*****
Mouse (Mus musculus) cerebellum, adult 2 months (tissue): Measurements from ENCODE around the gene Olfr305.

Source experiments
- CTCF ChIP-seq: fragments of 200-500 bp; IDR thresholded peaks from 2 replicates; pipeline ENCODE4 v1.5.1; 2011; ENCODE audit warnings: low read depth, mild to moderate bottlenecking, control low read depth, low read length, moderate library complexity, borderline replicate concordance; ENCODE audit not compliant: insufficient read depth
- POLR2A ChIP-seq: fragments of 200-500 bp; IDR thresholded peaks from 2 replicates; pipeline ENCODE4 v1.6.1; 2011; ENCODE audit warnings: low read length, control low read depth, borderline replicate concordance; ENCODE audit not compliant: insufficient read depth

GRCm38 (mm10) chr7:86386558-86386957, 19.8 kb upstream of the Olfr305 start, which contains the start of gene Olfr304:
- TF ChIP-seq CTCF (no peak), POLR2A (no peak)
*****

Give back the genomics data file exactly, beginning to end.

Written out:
Mouse (Mus musculus) cerebellum, adult 2 months (tissue): Measurements from ENCODE around the gene Olfr305.

Source experiments
- CTCF ChIP-seq: fragments of 200-500 bp; IDR thresholded peaks from 2 replicates; pipeline ENCODE4 v1.5.1; 2011; ENCODE audit warnings: low read depth, mild to moderate bottlenecking, control low read depth, low read length, moderate library complexity, borderline replicate concordance; ENCODE audit not compliant: insufficient read depth
- POLR2A ChIP-seq: fragments of 200-500 bp; IDR thresholded peaks from 2 replicates; pipeline ENCODE4 v1.6.1; 2011; ENCODE audit warnings: low read length, control low read depth, borderline replicate concordance; ENCODE audit not compliant: insufficient read depth

GRCm38 (mm10) chr7:86386558-86386957, 19.8 kb upstream of the Olfr305 start, which contains the start of gene Olfr304:
- TF ChIP-seq CTCF (no peak), POLR2A (no peak)